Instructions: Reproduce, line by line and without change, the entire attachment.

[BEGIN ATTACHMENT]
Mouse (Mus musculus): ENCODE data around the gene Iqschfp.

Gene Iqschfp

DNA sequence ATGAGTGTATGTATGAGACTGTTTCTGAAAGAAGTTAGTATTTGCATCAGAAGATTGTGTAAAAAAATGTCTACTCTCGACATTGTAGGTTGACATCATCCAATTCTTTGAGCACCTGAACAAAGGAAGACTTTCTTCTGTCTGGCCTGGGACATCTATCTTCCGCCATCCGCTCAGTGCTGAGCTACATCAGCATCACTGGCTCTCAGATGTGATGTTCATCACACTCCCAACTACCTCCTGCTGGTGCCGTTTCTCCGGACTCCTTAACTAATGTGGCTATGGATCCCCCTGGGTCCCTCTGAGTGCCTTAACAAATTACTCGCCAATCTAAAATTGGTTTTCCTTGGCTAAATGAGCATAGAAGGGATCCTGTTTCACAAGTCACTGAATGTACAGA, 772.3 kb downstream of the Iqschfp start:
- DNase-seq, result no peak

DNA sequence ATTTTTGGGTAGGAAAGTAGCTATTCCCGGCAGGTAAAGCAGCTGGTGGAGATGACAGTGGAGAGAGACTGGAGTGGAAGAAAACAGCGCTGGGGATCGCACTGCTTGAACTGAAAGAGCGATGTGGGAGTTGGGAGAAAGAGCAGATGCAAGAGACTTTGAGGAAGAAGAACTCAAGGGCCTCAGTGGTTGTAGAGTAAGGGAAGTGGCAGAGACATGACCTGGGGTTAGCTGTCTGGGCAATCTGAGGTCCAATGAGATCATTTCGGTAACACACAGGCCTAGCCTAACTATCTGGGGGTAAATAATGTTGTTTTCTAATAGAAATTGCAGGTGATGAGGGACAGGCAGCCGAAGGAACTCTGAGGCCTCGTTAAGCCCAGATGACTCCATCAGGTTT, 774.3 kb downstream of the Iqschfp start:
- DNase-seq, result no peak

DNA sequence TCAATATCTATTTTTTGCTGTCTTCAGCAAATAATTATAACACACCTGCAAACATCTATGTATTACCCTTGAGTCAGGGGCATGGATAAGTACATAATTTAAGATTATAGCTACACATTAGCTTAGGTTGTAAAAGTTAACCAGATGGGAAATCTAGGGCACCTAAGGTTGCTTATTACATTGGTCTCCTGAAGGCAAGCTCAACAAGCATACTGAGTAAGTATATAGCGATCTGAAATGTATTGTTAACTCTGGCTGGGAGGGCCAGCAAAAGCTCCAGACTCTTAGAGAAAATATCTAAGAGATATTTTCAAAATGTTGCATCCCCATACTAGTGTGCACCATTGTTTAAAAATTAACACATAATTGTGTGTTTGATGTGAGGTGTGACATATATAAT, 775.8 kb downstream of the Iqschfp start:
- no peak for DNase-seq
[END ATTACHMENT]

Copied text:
Mouse (Mus musculus): ENCODE data around the gene Iqschfp.

Gene Iqschfp

DNA sequence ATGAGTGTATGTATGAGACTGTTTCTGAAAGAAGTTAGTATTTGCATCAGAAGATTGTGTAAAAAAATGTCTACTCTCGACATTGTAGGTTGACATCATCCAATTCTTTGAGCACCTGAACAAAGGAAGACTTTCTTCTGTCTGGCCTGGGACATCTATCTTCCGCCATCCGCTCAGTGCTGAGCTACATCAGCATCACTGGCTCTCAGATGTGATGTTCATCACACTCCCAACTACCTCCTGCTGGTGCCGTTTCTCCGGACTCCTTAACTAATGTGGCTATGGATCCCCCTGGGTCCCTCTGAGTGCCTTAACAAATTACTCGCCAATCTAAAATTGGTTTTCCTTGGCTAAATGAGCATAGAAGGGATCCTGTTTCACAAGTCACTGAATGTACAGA, 772.3 kb downstream of the Iqschfp start:
- DNase-seq, result no peak

DNA sequence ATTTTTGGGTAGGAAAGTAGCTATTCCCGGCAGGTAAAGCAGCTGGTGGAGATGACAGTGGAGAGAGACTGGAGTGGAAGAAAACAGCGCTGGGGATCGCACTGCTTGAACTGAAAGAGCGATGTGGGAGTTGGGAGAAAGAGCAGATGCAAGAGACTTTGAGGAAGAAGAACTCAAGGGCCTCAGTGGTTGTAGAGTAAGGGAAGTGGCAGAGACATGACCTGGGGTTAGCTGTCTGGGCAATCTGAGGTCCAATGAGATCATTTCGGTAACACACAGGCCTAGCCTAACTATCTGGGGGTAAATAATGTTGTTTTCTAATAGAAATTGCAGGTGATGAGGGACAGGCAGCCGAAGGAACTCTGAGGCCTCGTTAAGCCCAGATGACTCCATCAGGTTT, 774.3 kb downstream of the Iqschfp start:
- DNase-seq, result no peak

DNA sequence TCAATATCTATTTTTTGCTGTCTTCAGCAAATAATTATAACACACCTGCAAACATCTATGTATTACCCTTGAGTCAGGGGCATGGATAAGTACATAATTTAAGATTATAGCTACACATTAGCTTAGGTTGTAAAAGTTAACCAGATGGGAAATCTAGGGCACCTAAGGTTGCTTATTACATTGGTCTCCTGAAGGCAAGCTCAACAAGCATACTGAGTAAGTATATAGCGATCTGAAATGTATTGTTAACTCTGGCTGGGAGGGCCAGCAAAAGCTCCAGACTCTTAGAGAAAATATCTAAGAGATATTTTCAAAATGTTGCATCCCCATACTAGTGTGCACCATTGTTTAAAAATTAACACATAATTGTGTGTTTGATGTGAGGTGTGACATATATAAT, 775.8 kb downstream of the Iqschfp start:
- no peak for DNase-seq